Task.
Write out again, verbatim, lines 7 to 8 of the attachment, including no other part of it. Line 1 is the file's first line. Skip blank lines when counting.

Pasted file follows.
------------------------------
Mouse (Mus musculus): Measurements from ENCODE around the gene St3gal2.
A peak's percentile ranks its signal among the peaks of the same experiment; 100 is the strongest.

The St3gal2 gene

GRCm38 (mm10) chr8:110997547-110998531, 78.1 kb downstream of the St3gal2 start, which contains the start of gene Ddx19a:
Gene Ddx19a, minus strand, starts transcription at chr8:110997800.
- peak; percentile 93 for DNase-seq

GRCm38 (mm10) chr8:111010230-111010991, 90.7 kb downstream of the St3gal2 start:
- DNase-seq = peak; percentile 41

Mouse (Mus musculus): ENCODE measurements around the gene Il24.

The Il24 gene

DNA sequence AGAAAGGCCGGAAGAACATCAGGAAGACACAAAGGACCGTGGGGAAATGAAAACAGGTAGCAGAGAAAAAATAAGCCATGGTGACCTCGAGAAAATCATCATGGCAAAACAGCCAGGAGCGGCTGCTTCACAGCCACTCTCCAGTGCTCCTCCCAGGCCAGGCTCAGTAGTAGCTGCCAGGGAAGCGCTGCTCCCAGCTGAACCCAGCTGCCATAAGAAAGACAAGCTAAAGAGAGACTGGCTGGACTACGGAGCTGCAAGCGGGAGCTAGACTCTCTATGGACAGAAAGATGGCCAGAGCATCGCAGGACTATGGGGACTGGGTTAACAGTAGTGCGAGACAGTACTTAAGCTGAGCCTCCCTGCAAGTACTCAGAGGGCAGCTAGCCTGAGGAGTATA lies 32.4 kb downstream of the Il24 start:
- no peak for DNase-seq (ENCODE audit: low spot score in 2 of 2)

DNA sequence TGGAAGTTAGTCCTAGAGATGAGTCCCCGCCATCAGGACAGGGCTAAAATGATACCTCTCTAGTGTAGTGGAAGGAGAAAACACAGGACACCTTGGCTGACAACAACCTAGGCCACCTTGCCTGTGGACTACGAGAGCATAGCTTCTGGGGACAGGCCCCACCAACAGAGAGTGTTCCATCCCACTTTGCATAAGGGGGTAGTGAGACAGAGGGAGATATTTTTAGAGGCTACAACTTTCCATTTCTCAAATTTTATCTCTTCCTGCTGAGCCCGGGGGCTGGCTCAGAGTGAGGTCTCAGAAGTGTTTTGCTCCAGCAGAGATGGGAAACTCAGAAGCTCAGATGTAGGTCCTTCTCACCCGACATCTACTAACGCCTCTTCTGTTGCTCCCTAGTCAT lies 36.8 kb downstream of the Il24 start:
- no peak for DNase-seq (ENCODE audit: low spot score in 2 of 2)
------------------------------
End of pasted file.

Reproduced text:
GRCm38 (mm10) chr8:111010230-111010991, 90.7 kb downstream of the St3gal2 start:
- DNase-seq = peak; percentile 41